"Can the kids spend the night with you on Nov. 30?" Cookie asked me several weeks ago. She and hubby and Baby Zoomba were planning to stay overnight in Kansas City with friends. Since Kansas City is the halfway point between our home and theirs, it was a logical question.
She needn't have asked. Of course, Pa-pa and I are glad for Sooby, Pooh, and Bootsie to stay with us any time they have the chance.
I was even more excited when I looked at the calendar to see that our town's annual Christmas parade was set for 10 o'clock on the morning of Dec. 1. Realizing the kids' visit would coincide with this, I did a quick calculation to figure out if Pa-pa and I could manage kids ages 5, 3, and 2 in a throng of Christmas revelers congregated along the half-mile-long main drag of our downtown.
When the weather forecast promised temperatures in the low 60's, I decided that Pa-pa and I might be able to do this and live to tell about it. So I needed to discuss the particulars with Cookie when the family was here over Thanksgiving weekend.
Trouble was, it was impossible to conduct this discussion without finding ourselves in the presence of at least one child. I didn't want any of them to know about the possibility of going to the parade until the details had been worked out and it was a certainty that we would go.
I took a deep breath and said to Cookie, "You still expect the kids to stay here Friday night, right?"
"You know--the following 24-hour period is the date designated for a certain annual event in our traditional commercial district," I began. Cookie looked at me as though the tryptophan had taken away my ability to communicate. I, too, thought that might be the case, but I forged on.
"I mean the procession of tissue-paper concoctions and instrumental musical ensembles with a Yuletide theme," I explained. "The one that includes the classic vehicular specimens and the canine and equine fauna adorned in their festive holiday regalia."
Cookie was catching on. "Oh," she said. "And the opportunity for gleaning multiple confectionary projectiles from participants traversing northward."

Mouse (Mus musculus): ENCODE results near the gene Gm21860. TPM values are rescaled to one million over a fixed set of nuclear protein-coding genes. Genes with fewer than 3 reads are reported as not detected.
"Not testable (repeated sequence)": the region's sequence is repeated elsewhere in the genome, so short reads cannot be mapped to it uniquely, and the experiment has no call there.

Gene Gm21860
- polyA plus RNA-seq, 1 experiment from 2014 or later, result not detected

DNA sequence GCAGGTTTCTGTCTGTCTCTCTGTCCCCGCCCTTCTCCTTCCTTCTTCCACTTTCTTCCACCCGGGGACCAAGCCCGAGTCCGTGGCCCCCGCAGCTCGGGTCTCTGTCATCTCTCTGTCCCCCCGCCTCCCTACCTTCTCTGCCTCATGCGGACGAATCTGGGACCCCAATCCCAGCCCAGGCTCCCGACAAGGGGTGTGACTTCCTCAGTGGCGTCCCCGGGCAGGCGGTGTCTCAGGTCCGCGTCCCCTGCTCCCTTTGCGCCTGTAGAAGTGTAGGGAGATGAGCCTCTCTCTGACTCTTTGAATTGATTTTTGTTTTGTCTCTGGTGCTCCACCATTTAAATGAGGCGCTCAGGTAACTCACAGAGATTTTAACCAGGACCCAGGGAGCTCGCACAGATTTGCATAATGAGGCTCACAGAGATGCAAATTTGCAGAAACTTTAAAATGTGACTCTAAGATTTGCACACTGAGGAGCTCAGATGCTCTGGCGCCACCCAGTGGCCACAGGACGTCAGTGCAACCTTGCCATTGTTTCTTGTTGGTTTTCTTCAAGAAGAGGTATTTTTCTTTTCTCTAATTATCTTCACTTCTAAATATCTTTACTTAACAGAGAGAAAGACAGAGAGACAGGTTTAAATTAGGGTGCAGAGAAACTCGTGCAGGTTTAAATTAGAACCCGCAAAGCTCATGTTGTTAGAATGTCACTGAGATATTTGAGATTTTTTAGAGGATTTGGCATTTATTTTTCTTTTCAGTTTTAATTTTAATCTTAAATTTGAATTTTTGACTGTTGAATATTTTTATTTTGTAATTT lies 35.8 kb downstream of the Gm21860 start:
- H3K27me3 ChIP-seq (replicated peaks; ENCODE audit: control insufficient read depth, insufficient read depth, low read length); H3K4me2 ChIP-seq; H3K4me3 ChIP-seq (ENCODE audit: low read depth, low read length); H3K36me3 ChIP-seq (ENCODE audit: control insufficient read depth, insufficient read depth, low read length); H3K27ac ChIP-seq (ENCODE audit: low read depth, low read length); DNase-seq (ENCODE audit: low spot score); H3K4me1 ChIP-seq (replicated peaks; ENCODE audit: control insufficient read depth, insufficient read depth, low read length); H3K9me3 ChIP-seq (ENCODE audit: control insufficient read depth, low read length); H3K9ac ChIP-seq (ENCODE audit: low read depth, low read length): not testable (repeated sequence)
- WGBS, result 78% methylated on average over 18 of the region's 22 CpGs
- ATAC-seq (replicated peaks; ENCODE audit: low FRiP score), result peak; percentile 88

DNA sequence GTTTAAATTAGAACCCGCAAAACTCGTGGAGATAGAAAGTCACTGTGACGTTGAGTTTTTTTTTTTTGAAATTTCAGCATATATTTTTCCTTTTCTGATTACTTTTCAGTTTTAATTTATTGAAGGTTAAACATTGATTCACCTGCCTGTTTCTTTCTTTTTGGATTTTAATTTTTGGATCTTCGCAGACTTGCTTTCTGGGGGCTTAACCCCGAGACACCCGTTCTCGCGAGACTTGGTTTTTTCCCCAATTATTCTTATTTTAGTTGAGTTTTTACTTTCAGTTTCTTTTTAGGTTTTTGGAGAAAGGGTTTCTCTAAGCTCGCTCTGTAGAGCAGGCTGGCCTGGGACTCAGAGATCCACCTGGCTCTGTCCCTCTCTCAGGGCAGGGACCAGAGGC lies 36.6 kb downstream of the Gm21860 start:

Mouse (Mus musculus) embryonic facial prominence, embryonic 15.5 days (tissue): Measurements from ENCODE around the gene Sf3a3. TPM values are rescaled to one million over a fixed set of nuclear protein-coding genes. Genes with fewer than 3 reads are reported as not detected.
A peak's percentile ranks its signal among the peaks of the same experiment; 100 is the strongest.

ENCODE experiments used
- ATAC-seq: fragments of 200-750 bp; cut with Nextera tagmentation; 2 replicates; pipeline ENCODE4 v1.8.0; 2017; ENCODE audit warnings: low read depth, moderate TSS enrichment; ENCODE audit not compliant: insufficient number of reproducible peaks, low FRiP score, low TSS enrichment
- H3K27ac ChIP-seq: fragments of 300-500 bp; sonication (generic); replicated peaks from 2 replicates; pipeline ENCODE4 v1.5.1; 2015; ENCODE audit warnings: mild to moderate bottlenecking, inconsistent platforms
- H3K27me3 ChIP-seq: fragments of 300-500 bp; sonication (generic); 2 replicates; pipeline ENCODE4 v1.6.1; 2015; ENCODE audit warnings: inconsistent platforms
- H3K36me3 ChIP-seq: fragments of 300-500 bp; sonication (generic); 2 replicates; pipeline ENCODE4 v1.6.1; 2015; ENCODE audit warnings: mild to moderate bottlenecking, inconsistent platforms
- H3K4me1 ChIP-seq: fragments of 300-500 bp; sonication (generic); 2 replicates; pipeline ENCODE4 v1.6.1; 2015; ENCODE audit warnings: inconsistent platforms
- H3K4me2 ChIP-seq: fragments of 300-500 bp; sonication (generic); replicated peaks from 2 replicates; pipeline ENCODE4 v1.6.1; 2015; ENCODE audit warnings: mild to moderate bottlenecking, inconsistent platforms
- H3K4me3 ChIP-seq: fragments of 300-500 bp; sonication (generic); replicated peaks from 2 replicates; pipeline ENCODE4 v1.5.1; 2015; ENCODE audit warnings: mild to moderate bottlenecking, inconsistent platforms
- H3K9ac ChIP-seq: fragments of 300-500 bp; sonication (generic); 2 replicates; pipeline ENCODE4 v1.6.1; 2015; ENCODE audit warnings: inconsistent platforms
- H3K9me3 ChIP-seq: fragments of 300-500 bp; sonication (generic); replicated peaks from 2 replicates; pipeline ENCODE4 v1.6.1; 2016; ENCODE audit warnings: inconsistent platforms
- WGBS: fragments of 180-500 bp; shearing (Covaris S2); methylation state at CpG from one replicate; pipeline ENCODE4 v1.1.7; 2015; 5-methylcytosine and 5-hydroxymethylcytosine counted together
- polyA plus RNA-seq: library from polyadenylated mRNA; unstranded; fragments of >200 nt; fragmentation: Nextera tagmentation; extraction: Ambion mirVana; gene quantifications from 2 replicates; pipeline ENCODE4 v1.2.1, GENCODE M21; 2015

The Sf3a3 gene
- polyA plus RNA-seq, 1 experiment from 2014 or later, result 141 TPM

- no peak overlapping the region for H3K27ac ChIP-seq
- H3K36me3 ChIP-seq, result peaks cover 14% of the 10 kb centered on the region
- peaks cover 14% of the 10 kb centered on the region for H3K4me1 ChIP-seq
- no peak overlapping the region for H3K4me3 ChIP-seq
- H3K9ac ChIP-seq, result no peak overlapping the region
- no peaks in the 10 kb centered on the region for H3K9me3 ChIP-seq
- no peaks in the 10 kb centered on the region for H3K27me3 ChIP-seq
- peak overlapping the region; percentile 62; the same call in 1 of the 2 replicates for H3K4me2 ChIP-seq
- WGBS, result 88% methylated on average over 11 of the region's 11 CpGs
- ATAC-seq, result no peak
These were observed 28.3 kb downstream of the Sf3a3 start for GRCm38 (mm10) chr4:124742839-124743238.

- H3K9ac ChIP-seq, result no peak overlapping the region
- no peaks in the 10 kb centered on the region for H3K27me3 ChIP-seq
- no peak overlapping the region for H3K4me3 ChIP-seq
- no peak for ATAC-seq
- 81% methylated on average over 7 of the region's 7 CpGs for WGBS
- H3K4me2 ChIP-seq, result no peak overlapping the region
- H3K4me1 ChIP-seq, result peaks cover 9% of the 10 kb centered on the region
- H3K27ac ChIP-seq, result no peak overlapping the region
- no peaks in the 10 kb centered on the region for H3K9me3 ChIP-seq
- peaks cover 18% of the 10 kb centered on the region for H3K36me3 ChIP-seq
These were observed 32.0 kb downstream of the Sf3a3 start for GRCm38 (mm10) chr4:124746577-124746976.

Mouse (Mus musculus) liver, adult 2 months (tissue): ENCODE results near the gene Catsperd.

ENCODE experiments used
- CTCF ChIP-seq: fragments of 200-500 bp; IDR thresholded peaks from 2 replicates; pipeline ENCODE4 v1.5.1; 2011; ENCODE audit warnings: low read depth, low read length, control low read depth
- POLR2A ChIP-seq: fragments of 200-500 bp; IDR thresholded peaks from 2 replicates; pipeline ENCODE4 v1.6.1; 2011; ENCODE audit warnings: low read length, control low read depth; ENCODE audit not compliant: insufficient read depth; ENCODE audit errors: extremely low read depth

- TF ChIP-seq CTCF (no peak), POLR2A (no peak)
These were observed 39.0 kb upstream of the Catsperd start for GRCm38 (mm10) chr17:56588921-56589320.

"Exactly," I said, remembering that I would need to take along a bag for this express purpose. "And then there is the obese, bearded, furrily-clad masculine Yuletide personality who always perches atop a gargantuan vehicle used for extinguishing conflagrations."
"Oh, the prospect of that would be simply adored by the three onlookers in question," she said.
"Then I think we will enlist every effort to make that a reality," I said, and the plan was hatched without the slightest suspicion from even our word-wise Sooby.
I am glad to return to a more normal vocabulary and report that Pa-pa and I did indeed take the kids to the Christmas parade and that the outing was a success in every way. The day was gorgeous, the candy was abundant, and even son Teebo joined us with Baby Beenie.
I had not attended a hometown Christmas parade since the days when Cookie herself marched down the street with the local high school band. This was the perfect way to experience it again, standing at the curb with four of my five grandkids, heralding the month of December and the Christmas season.
In fact, my enjoyment was extreme to the extent that I prognosticate a repetition of this particular transpiration approximately twelve lunar cycles from the present. But I have a feeling we will no longer be able to hide our plans with the verbal puffery that Cookie and I had so much fun with this year.
I have a feeling that, when Thanksgiving rolls around next year, the kids will already be looking forward to the "Christmas candy parade," and I will dare to hope for another day as perfect as this one.